1. Evidence-Based Complementary and Alternative Medicine Volume 2015 (2015), Article ID 582520, 9 pages. 2015.


3. Peripheral Neuropathic Facial/Trigeminal Pain and RANTES/CCL5 in Jawbone Cavitation Johann Lechner and Volker von Baehr

4. Humphrey L, Fu R, Buckley D et al, “Periodontal disease and coronary heart disease incidence: a systemic review and meta-analysis,” Journal of General Internal Medicine, 23:2079-2086. PMID: 18807098. 2008.
Kshirsagar A, Craig R, Moss K et al, “Periodontal disease adversely affects the survival of patients with end-stage renal disease,” Kidney International 75:746-751. PMID: 19165177. 2009.
Dorn J, Genco R, Grossi S et al, “Periodontal disease and recurrent cardiovascular events in survivors of myocardial infarction MI: the Western New York Acute MI Study,” Journal of Periodontology 81:502-511. PMID: 20367093. 2010.
Ameet M, Avneesh H, Babita R, Pramod P, “The relationship between periodontitis and systemic diseases—hype or hope?” Journal of Clinical and Diagnostic Research 7:758-762. PMID: 23730671. 2013.
Hanaoka Y, Soejima H, Yasuda O et al, “Level of serum antibody against a periodontal pathogen is associated with atherosclerosis and hypertension,”Hypertension Research 36:829-833. PMID: 23676848. 2013.
Kodovazenitis G, Pitsavos C, Papadimitriou L et al, “Association between periodontitis and acute myocardial infarction: a case-control study of a nondiabetic population,” Journal of Periodontal Research 49:246-252. PMID: 23713486. 2014.
Barilli AL, Passos AD, Marin-Neto JA, Franco LJ, “Periodontal disease in patients with ischemic coronary atherosclerosis at a University Hospital, Arq Bras Cardiol.;87(6):695-700. PMID: 17262105. Dec 2006.
Tonetti MS, “Periodontitis and risk for atherosclerosis: an update on intervention trials,” J Clin Periodontol, 36 Suppl 10:15-9. PMID: 19432627. Jul 2009.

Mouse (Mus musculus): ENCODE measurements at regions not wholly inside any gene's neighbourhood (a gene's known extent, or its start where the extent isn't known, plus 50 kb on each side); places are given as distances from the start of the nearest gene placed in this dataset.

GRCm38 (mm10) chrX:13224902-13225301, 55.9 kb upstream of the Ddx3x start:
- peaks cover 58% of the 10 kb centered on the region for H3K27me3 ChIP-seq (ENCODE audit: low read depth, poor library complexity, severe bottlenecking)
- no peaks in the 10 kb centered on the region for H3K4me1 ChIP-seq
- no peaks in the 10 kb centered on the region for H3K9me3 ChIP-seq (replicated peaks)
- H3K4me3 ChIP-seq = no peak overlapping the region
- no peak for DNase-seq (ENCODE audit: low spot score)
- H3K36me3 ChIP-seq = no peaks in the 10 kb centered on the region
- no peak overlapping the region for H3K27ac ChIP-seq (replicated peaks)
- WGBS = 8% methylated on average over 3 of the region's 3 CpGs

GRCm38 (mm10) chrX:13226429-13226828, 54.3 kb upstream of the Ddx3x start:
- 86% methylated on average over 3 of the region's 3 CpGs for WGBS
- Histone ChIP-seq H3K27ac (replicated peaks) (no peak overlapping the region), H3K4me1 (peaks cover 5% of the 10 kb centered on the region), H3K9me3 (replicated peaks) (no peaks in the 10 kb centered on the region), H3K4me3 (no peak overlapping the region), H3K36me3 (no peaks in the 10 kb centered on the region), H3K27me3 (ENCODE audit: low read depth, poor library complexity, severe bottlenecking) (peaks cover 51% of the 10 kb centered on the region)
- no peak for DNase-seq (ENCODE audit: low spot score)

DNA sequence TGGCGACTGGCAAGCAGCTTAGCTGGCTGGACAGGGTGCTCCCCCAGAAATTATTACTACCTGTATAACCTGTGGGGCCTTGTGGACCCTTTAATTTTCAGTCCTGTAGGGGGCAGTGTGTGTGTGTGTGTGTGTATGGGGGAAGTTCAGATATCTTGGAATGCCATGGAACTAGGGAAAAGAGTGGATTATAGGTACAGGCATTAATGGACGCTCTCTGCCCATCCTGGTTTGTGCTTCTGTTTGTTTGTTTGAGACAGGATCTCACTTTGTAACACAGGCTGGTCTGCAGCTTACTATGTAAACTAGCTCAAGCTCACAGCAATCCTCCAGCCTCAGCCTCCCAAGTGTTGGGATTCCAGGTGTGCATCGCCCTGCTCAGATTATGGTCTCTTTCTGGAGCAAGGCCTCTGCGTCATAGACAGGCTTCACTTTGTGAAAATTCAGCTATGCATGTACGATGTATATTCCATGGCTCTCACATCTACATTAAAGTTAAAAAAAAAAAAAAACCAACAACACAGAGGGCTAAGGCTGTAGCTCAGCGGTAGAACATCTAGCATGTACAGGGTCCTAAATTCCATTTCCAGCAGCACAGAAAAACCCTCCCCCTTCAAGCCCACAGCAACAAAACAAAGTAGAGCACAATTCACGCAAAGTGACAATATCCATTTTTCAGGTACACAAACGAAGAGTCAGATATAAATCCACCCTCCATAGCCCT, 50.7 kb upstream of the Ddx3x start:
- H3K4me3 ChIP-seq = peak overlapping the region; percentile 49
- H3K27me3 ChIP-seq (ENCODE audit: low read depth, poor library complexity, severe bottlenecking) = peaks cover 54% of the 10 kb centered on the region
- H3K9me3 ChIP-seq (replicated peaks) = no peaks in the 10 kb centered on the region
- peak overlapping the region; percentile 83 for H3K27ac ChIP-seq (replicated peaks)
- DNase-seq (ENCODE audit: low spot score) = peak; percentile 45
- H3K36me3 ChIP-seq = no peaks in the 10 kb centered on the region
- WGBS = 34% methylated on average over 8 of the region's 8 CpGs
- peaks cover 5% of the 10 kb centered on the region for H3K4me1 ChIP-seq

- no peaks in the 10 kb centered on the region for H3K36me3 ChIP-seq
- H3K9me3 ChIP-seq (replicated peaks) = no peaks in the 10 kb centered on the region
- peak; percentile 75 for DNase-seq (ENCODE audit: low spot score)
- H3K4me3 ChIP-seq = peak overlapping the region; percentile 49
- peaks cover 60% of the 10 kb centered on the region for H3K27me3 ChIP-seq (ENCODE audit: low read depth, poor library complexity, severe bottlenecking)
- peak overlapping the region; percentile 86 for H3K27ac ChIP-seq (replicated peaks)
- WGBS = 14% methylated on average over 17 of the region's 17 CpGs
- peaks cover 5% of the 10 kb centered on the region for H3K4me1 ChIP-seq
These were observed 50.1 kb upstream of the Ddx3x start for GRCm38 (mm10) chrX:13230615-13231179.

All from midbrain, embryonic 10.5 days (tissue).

5. Slowik J, Wnuk M, Grzech K et al, “Periodontitis affects neurological deficit in acute stroke,” Journal of the Neurological Sciences 297:82-84. PMID: 20723913. 2010.

6. Shiota Y, Taniguchi A, Yuzurio S et al, “Septic pulmonary embolism induced by dental infection,” Acta Medica Okayama 67:253-258. PMID: 23970324. 2013.

7.Ogrendik M, “Rheumatoid arthritis is an autoimmune disease caused byperiodontal pathogens,” International Journal of General Medicine 6:383-386. PMID: 23737674. 2013.
Mikuls T, Payne J, Yu F et al, “Periodontitis and Porphyromonas gingivalis inpatients with rheumatoid arthritis,” Arthritis and Rheumatism,. PMID:24403127. 8 Jan 2014.

8. Wen B, Tsai C, Lin C et al, “Cancer risk among gingivitis and periodontitis patients: a nationwide cohort study,” QJM 107:283-290. PMID: 24336850. 2014.

9. Face the Pain by Dr Wes Shankland

10. Oral & Maxillofacial Pathology. Neville/Damm/Allen/Bouquot

11. Breast Cancer: Basicand Clinical Research 2014:8  Hyperactivated Signaling Pathways of Chemokine RANTES/CCL5 in Osteopathies of Jawbone in Breast Cancer Patients—Case Report and Research Johann Lechner and Volker von Baehr


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About Graeme Munro-Hall

Graeme Munro-Hall BDS FIAOMT (Fellow of International academy of Oral Medicine and Toxicology for work on IV-C and Glutathione) Chief Dental Officer for World Alliance for Mercury Free Dentistry (NGO working with UNEP on Minamata Convention to ban mercury). He is a retired general dental practitioner and co-author with wife of Toxic Dentistry Exposed on the perils of modern dentistry. Spends time writing and exhorting to who will listen about bringing common sense back into dentistry and to repair the present disconnection between dentistry and medicine. Graeme may be contacted via